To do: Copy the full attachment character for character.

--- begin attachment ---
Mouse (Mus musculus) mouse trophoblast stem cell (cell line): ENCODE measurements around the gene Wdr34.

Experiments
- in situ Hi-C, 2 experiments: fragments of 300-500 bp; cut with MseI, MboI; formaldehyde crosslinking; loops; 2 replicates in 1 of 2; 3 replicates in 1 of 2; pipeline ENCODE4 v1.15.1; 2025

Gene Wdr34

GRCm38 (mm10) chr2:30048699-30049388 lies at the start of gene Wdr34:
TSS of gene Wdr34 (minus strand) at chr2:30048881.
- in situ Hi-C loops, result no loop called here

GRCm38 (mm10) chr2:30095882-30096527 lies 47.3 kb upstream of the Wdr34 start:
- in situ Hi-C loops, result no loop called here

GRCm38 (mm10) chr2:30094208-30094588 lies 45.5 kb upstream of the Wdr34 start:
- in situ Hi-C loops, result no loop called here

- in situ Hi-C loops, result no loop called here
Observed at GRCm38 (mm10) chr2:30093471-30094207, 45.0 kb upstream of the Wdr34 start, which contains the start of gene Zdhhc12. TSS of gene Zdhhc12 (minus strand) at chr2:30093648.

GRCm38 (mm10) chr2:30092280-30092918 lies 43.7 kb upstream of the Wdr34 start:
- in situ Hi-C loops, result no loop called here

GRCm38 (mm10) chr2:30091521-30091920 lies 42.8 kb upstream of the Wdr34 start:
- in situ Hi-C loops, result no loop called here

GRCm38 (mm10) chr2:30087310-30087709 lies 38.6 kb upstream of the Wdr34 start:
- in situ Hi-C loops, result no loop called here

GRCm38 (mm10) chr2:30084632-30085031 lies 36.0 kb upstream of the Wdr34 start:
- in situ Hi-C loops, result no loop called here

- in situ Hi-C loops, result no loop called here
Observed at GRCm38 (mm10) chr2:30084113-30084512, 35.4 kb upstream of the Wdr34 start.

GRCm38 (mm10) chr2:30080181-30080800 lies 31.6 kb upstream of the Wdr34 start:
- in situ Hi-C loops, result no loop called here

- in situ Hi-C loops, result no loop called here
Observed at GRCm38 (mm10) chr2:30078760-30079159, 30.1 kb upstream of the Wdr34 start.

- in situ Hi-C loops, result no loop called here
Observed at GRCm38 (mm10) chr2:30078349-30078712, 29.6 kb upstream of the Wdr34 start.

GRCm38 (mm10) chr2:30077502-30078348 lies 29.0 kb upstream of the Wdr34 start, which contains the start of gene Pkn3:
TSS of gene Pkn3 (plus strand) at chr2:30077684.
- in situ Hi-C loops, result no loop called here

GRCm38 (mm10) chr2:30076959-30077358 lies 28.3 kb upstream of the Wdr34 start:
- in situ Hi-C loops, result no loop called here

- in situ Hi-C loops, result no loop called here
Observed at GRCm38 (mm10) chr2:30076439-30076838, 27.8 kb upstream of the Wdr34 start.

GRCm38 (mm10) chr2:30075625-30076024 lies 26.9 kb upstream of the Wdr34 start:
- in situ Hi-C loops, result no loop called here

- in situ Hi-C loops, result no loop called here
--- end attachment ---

Mouse (Mus musculus) mouse trophoblast stem cell (cell line): ENCODE measurements around the gene Wdr34.

Experiments
- in situ Hi-C, 2 experiments: fragments of 300-500 bp; cut with MseI, MboI; formaldehyde crosslinking; loops; 2 replicates in 1 of 2; 3 replicates in 1 of 2; pipeline ENCODE4 v1.15.1; 2025

Gene Wdr34

GRCm38 (mm10) chr2:30048699-30049388 lies at the start of gene Wdr34:
TSS of gene Wdr34 (minus strand) at chr2:30048881.
- in situ Hi-C loops, result no loop called here

GRCm38 (mm10) chr2:30095882-30096527 lies 47.3 kb upstream of the Wdr34 start:
- in situ Hi-C loops, result no loop called here

GRCm38 (mm10) chr2:30094208-30094588 lies 45.5 kb upstream of the Wdr34 start:
- in situ Hi-C loops, result no loop called here

- in situ Hi-C loops, result no loop called here
Observed at GRCm38 (mm10) chr2:30093471-30094207, 45.0 kb upstream of the Wdr34 start, which contains the start of gene Zdhhc12. TSS of gene Zdhhc12 (minus strand) at chr2:30093648.

GRCm38 (mm10) chr2:30092280-30092918 lies 43.7 kb upstream of the Wdr34 start:
- in situ Hi-C loops, result no loop called here

GRCm38 (mm10) chr2:30091521-30091920 lies 42.8 kb upstream of the Wdr34 start:
- in situ Hi-C loops, result no loop called here

GRCm38 (mm10) chr2:30087310-30087709 lies 38.6 kb upstream of the Wdr34 start:
- in situ Hi-C loops, result no loop called here

GRCm38 (mm10) chr2:30084632-30085031 lies 36.0 kb upstream of the Wdr34 start:
- in situ Hi-C loops, result no loop called here

- in situ Hi-C loops, result no loop called here
Observed at GRCm38 (mm10) chr2:30084113-30084512, 35.4 kb upstream of the Wdr34 start.

GRCm38 (mm10) chr2:30080181-30080800 lies 31.6 kb upstream of the Wdr34 start:
- in situ Hi-C loops, result no loop called here

- in situ Hi-C loops, result no loop called here
Observed at GRCm38 (mm10) chr2:30078760-30079159, 30.1 kb upstream of the Wdr34 start.

- in situ Hi-C loops, result no loop called here
Observed at GRCm38 (mm10) chr2:30078349-30078712, 29.6 kb upstream of the Wdr34 start.

GRCm38 (mm10) chr2:30077502-30078348 lies 29.0 kb upstream of the Wdr34 start, which contains the start of gene Pkn3:
TSS of gene Pkn3 (plus strand) at chr2:30077684.
- in situ Hi-C loops, result no loop called here

GRCm38 (mm10) chr2:30076959-30077358 lies 28.3 kb upstream of the Wdr34 start:
- in situ Hi-C loops, result no loop called here

- in situ Hi-C loops, result no loop called here
Observed at GRCm38 (mm10) chr2:30076439-30076838, 27.8 kb upstream of the Wdr34 start.

GRCm38 (mm10) chr2:30075625-30076024 lies 26.9 kb upstream of the Wdr34 start:
- in situ Hi-C loops, result no loop called here

- in situ Hi-C loops, result no loop called here